I'd always suspected that the issue of smoking in public places had escaped whatever gravitational pull rationality still exerts. But reading a newspaper piece recently about some town in California which has made smoking on the beach illegal has eliminated all doubt. (Sorry, no link because at the time I hadn't thought to blog about it and so didn't bookmark the article.)
I haven't smoked in 20 years. No, wait: a couple of years ago, during a visit to Miami's Little Havana district, perhaps the only place in the United States where you can do so without fear of incurring the Evil Eye, I smoked a cigar in one of those little store-front factories where they're rolled. Two other blokes were there doing the same, and it was as if we were members of a secret lodge indulging a Forbidden Pleasure. Hugely enjoyable.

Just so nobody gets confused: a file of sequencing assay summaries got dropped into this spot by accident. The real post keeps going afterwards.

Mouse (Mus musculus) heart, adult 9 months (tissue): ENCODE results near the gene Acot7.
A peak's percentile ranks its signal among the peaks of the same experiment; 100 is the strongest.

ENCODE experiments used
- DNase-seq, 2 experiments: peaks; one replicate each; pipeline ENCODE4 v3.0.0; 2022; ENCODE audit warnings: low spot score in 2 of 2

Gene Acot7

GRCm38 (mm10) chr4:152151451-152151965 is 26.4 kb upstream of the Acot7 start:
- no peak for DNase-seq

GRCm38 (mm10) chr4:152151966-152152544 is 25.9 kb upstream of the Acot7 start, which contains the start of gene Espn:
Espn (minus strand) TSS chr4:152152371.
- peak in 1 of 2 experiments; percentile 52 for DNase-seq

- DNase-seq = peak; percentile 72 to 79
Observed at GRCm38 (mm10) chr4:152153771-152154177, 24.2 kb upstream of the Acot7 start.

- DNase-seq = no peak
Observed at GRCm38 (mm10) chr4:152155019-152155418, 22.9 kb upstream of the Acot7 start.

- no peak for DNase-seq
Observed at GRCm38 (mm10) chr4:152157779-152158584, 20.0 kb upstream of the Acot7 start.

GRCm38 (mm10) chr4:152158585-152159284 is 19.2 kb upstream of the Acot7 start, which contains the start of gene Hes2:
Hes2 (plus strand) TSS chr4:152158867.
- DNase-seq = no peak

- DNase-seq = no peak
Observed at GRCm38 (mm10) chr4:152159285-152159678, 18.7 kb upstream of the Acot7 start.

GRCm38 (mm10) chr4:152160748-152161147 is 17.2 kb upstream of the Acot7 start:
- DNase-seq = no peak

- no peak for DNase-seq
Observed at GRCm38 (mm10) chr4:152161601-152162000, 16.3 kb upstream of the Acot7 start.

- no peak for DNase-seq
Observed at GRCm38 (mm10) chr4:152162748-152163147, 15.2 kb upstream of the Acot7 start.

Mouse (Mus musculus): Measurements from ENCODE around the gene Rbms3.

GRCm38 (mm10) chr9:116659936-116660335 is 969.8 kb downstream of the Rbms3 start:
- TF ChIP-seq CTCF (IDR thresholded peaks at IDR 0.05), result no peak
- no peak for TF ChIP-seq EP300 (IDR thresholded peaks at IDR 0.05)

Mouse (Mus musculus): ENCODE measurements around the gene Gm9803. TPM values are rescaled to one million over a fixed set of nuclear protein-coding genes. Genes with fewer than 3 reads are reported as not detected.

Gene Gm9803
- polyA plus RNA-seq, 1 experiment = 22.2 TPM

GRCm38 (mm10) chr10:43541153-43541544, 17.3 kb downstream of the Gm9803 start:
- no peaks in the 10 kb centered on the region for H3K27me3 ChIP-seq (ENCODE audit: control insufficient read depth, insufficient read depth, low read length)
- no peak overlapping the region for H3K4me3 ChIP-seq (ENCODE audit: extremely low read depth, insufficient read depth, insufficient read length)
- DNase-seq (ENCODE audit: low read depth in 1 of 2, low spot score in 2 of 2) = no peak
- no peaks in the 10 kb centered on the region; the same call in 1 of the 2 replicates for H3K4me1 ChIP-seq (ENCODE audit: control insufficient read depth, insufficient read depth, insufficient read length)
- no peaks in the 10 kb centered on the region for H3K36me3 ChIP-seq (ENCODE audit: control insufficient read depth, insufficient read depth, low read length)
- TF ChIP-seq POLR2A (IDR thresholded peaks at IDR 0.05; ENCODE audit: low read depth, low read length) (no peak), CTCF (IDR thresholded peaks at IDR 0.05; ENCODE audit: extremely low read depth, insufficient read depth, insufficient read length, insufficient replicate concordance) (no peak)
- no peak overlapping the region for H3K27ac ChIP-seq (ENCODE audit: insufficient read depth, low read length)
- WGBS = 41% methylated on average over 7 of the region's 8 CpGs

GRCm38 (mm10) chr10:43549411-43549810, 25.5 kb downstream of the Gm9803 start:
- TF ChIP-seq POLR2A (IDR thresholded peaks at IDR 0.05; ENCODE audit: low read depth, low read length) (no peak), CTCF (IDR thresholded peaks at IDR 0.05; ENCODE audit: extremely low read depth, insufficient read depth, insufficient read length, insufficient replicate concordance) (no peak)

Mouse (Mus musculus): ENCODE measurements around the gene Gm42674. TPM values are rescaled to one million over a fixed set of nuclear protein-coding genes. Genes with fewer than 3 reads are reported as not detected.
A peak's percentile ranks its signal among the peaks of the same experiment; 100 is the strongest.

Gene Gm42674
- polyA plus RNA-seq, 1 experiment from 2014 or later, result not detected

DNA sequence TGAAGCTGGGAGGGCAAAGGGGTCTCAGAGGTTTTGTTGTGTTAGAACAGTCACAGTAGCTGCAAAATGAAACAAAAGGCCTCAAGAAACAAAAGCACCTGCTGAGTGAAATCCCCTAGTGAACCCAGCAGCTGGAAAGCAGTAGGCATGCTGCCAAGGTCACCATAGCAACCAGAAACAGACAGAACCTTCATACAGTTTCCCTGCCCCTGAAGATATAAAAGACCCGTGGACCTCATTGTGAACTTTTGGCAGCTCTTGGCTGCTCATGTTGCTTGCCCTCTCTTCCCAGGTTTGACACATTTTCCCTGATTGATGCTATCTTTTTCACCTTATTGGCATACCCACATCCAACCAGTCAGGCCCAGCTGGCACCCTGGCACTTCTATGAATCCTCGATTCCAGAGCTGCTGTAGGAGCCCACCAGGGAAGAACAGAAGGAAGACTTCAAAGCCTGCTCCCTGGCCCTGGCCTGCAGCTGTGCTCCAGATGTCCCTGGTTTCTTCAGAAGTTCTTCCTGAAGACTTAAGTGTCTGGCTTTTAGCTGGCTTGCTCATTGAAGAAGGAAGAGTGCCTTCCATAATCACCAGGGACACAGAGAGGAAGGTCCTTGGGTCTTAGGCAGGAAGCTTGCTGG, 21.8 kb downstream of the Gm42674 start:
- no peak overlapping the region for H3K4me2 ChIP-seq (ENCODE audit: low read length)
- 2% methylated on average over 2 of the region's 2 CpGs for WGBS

As I say, that was a one-off experience. I have no desire to be a habitual smoker. But the holy fanaticism of the anti-smoking crusaders makes me sick. They have taken the issue so far beyond whatever legitimate health concerns there may be that they obviously operate from other, unstated motivations. Latching onto and sponsoring junk science at every turn, the smoke eradicator Warriors of God are themselves addicts: they're hooked on control.
True, the issues involved — not only in smoking itself but the Dictatorship of Virtue behind its prohibition — are complicated. Which is why I didn't intend to do a post; frankly, I just don't have the time or energy to go into it all. What changed my mind was running across an extraordinarily well argued essay on the subject by, of all people, the musician Joe Jackson. (Tip of the hat: Luxurious Misery.)
Regardless of how you personally feel about smoke, give Joe a few minutes of your time. He dishes the whole subject in all its ramifications, including those of health tyranny, elitist scorn for individual choice, and lying statistics.